Despite our excitement at seeing so many queers politicized and rightfully enraged by the heterosexism of Prop 8, we were disappointed by the presence of Mayor Nickels and the warm welcome he received from the crowd. The cheers he received from the audience appeared to exemplify the class divisions within the queer movement.

It is not a mystery that many queer youth have been displaced onto the streets, kicked out by the homophobia of their hometowns and families. Mayor Nickels has presided over the rapid gentrification of Seattle, leaving these queer youth, and people of color and working folks out on the streets or pushed out of the city. Nickels has also been at the forefront of displacing homeless encampments in the city (see http://www.realchangenews.org/2008/2008_09_17/drwes_v15n39.html). His cops have been infamous for cracking down on homeless youth and adults. When Mayor Nickels attacks homeless queers, how is he supporting queer liberation?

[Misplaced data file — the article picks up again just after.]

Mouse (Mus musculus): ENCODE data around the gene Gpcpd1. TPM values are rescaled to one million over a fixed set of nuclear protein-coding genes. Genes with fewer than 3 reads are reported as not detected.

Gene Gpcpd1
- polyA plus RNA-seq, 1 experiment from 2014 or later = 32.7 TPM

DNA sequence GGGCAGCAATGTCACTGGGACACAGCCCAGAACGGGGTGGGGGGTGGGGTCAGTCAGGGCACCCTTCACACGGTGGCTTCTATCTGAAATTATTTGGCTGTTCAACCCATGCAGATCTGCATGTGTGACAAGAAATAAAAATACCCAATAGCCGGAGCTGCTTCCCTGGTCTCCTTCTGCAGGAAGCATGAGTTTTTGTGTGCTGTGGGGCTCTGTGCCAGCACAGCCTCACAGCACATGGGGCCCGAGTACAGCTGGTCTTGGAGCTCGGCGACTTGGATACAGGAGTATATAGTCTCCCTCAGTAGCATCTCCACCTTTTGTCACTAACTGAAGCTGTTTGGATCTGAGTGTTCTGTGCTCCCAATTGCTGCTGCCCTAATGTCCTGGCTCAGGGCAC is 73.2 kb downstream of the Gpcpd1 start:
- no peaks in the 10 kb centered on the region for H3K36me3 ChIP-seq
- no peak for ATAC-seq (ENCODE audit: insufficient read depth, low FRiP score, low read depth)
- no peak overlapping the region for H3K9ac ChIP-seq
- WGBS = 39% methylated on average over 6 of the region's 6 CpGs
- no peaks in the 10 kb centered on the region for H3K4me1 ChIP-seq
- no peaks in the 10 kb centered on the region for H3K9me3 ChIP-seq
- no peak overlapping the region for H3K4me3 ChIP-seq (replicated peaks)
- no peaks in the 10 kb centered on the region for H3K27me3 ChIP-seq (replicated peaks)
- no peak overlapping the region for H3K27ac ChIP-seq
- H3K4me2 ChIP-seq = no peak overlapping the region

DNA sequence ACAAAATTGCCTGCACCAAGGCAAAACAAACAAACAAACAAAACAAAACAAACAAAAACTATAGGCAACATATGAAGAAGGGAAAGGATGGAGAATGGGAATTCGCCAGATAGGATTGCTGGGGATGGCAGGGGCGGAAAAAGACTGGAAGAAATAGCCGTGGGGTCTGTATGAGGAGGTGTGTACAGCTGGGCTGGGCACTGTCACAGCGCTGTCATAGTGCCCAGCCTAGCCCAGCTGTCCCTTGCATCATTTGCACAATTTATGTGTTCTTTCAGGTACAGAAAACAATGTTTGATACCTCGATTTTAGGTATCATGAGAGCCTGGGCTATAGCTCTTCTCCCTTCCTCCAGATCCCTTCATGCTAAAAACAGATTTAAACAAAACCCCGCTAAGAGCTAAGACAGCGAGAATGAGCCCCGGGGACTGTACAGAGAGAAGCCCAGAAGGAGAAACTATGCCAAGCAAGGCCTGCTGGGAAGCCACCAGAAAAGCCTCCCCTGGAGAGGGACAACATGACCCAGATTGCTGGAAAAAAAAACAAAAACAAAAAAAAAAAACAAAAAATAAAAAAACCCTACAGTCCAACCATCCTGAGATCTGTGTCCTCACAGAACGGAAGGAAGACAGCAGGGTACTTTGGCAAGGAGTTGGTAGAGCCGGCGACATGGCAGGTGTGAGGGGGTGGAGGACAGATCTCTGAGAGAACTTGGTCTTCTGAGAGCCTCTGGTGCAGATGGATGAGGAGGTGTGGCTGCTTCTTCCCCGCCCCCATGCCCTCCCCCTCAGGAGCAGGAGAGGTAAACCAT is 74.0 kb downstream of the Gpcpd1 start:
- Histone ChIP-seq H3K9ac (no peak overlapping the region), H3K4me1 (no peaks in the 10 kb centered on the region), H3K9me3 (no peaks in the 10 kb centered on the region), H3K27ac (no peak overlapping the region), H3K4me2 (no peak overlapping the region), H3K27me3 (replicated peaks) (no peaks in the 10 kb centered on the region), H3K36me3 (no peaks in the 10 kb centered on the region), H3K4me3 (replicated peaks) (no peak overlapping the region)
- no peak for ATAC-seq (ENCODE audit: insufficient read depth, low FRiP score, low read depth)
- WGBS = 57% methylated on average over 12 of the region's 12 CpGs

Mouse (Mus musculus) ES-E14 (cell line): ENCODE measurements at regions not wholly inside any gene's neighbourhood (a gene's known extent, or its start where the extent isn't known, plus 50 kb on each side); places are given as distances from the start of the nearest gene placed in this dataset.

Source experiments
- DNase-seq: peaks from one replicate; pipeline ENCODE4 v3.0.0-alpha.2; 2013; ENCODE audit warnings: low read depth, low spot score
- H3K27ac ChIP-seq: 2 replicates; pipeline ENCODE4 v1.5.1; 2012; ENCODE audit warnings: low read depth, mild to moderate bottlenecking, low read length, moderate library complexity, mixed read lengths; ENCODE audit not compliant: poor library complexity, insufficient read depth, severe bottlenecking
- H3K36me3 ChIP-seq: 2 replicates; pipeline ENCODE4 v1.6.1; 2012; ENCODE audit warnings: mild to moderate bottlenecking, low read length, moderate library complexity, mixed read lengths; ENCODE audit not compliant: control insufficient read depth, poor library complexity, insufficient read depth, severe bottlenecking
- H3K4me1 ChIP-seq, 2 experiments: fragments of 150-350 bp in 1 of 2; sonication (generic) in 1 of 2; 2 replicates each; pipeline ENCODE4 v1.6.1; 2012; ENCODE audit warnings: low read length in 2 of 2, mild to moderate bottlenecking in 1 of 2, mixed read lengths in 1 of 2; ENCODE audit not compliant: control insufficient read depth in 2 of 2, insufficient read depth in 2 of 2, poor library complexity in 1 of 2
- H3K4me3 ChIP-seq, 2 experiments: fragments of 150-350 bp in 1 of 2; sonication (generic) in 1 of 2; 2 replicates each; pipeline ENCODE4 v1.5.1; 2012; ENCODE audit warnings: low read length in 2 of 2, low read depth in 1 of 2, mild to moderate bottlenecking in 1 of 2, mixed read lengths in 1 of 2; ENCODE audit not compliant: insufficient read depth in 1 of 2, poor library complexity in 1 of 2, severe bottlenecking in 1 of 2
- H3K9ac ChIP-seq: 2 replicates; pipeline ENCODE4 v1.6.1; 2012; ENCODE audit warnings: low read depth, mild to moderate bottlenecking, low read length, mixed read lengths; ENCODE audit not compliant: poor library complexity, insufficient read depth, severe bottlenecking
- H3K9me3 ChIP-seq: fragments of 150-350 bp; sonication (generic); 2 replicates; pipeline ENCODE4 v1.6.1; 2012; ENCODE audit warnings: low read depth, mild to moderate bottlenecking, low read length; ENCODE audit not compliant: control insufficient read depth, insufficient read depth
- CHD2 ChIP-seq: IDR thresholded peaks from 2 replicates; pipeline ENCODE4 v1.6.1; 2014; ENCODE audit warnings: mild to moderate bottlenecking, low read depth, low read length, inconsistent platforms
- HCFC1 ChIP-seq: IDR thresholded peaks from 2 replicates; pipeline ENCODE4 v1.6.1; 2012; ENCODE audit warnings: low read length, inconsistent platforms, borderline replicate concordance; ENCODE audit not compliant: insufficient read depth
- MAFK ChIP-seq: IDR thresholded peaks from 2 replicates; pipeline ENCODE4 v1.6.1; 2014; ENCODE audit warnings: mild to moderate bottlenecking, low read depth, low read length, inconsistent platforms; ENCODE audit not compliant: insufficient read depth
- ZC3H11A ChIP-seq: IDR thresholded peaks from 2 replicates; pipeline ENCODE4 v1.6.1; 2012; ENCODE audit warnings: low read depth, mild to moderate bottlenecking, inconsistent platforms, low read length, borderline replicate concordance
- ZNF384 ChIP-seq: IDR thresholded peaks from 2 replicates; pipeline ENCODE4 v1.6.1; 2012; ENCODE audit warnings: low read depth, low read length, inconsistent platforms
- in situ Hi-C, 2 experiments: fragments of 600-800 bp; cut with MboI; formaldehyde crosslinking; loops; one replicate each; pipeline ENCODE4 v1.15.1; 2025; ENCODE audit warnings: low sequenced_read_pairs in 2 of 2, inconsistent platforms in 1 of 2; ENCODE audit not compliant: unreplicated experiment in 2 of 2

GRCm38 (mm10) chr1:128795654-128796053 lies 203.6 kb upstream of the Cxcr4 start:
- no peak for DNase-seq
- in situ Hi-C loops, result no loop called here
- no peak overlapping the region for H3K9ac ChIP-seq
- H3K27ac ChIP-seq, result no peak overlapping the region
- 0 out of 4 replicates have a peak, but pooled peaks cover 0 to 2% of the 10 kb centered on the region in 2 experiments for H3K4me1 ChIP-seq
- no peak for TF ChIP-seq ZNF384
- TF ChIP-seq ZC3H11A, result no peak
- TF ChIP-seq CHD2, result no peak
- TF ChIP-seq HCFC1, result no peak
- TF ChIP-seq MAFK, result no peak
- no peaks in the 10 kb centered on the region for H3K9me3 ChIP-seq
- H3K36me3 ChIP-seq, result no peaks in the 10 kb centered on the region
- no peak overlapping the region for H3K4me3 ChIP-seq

How much does it really mean to working and/or homeless queers that he declared Nov 15th Marriage Equality Day in Seattle? Does this compensate for the crackdown on Nickelsville and the increasing loss of jobs? We certainly do not think so. Nickels is clearly giving middle class queers lip service, while he has not made any moves to legalize gay marriage in this city or state.

Queer liberation cannot stand alone